Want Good Friendships? Unplug and Connect

By Marjorie Foerster Eddington

Would you like to have good, strong, lasting friendships? Then unplug and connect. Can you accept this challenge? Connection is what makes meaningful relationships possible. Studies show that screens are getting in the way of true connection. Keep reading. Your well-being depends upon this.

Connecting with others means listening to others, asking them questions, caring about them. It means spending time with them, talking, looking at each other while talking, playing, dreaming, going on adventures, working, thinking, solving problems. It means being there, encouraging, crying, hugging, holding, helping, serving. It means seeking to understand, being empathetic, seeing things from another's point of view, having compassion.

It means practicing the Golden Rule. “Do unto others…” It means following the two great commandments the way Jesus summarized them: Love God with everything you’ve got, and “love your neighbor as yourself” (Mark 12:30, 31). Then he added another one: Love others the way I love you (John 13:34).

None of this, by the way, can be accomplished with a screen. And this isn’t just opinion. Countless studies; well-known and respected children psychologists, counselors, therapists; best-selling family-focused authors; even, ironically, TV news show hosts explain how screens get in the way of real connection and are ruining human relationships and lives.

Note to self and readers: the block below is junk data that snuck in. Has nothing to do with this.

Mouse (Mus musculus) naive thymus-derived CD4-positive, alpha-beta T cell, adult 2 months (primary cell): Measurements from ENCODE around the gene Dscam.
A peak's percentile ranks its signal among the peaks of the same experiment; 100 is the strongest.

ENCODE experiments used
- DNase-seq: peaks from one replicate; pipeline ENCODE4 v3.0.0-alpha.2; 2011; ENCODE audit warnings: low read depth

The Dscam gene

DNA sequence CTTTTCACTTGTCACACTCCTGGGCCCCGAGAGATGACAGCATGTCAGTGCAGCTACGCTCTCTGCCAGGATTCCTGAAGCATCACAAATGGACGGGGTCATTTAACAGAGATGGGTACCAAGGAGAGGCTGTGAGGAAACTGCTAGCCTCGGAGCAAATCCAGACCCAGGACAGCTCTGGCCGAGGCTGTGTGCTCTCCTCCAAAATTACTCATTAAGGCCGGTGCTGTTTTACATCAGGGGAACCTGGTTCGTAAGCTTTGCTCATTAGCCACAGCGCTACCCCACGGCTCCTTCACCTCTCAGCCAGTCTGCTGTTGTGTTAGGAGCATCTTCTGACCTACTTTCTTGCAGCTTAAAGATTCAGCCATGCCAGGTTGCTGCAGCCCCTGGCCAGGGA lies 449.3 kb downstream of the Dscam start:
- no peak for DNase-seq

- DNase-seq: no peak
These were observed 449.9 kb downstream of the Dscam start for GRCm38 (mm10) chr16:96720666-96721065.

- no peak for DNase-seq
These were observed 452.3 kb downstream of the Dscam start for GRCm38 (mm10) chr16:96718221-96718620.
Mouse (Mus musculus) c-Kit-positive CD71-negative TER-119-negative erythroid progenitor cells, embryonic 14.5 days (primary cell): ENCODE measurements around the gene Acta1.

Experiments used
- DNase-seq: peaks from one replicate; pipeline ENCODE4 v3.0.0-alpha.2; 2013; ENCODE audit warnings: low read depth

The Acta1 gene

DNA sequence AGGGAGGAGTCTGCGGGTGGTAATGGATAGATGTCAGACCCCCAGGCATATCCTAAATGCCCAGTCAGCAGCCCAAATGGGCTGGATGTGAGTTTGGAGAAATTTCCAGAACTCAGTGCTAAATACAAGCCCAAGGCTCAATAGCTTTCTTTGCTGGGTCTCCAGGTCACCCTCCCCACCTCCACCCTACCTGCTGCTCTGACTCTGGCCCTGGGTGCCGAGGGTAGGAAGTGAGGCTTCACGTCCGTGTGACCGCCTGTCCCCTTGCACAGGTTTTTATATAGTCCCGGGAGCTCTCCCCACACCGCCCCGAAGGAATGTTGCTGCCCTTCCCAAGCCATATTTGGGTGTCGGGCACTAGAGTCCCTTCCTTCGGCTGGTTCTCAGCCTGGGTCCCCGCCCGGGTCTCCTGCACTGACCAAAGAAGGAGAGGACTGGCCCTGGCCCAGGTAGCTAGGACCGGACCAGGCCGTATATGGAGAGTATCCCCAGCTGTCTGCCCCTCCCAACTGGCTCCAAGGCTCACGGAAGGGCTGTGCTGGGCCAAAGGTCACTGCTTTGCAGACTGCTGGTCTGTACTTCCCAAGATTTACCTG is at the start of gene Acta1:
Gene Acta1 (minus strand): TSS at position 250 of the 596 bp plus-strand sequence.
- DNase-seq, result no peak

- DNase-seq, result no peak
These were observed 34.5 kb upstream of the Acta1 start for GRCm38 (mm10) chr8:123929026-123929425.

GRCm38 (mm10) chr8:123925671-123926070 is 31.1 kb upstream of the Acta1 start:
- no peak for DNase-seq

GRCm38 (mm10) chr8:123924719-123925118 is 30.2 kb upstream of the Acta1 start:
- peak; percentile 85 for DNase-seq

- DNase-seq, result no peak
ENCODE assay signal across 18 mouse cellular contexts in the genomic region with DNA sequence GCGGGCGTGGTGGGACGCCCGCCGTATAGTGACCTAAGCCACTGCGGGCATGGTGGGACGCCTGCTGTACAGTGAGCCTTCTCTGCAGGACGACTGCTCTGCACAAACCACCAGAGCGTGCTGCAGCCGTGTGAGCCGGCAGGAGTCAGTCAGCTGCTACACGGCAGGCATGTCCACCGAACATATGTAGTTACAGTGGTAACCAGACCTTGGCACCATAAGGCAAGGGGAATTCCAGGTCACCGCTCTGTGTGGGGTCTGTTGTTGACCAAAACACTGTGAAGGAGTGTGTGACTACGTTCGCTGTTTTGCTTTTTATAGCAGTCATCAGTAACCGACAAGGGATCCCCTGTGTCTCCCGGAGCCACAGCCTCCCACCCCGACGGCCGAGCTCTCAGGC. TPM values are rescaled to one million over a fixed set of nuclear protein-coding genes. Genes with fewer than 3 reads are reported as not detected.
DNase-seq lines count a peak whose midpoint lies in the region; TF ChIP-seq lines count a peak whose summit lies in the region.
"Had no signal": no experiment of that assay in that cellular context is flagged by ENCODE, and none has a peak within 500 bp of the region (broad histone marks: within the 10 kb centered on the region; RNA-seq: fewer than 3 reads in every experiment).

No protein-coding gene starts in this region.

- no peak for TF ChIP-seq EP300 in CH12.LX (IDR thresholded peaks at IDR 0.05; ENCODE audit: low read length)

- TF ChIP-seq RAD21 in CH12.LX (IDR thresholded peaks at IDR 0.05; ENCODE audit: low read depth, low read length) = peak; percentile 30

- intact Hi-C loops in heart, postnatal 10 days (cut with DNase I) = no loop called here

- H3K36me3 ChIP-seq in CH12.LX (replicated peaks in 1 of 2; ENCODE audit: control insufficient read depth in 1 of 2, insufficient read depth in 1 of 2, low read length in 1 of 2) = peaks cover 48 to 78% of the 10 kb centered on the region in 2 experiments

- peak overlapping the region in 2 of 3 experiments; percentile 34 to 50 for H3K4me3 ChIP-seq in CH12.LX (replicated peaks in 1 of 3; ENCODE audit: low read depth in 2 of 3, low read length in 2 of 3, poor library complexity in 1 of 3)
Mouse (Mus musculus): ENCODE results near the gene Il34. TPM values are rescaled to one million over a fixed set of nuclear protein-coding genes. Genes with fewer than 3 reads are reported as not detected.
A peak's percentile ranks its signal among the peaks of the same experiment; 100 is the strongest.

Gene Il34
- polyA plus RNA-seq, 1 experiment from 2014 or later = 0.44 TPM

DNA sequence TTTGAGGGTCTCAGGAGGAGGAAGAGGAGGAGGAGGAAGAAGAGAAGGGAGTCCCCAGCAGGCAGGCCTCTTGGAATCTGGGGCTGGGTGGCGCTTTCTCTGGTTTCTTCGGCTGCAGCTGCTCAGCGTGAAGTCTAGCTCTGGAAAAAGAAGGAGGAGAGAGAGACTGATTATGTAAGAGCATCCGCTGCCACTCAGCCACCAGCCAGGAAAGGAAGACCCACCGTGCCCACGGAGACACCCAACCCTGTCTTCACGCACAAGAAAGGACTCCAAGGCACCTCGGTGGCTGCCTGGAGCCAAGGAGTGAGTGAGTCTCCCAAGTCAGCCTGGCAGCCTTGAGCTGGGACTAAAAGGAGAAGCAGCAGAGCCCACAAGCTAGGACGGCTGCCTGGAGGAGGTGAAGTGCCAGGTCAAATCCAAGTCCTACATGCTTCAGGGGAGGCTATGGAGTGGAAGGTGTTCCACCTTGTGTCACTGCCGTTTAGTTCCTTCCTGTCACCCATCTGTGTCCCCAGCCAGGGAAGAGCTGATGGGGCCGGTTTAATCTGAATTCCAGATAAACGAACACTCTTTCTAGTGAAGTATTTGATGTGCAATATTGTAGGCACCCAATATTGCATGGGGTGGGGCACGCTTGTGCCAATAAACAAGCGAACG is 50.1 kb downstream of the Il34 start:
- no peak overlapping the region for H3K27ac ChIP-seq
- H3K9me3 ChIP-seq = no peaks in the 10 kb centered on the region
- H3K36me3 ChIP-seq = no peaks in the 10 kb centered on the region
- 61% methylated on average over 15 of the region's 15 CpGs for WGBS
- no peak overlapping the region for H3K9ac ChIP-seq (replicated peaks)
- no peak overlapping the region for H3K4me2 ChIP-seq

Screens/screen time:

  • Inhibits, even decreases a person’s ability to learn how to problem-solve and connect with others, leading to more fights.
  • Affects the brain in similar ways that drugs and alcohol do. (One such study was done on those who do 20+ hours of video a week.)
  • Causes sleep deprivation.
  • Induces stress reactions.
  • Creates sensory overload.
  • Ruins focus, which tends to intensify anger.
  • And more!

Screens include phones, iPads, computers, TV—social media, texting, gaming, and surfing the web. Screens, for the most part, are tools, and like tools, they can be used for good or bad. Instagram can spread lies, create gossip, and show horrible pictures. Facebook, which is an easy way to share information, is also just a 2-D way of keeping in touch (not connecting) with others. Then, there are those who use technology to bully others without showing their face—incredibly cowardly and devastating.

This does not mean we can’t have technology in our lives. It means if we want to have meaningful connections in our lives, we have to turn off the screens to connect.

  • Turn it off when you’re with your friends so you can talk with them rather than text other friends who aren’t there.
  • Turn it off when you’re with your family and find out what’s important to them.
  • Turn it off when you’re bored and do something creative instead.
  • Turn it off to learn about real life rather than screen fiction, doctored reality.

And if you look at turning off screens as an act of love, then it may be easier. You are loving yourself and others when you switch your focus from a screen to a human being. And that is more Godlike because God is Love.

Read more on this subject—a challenge for adults and parents.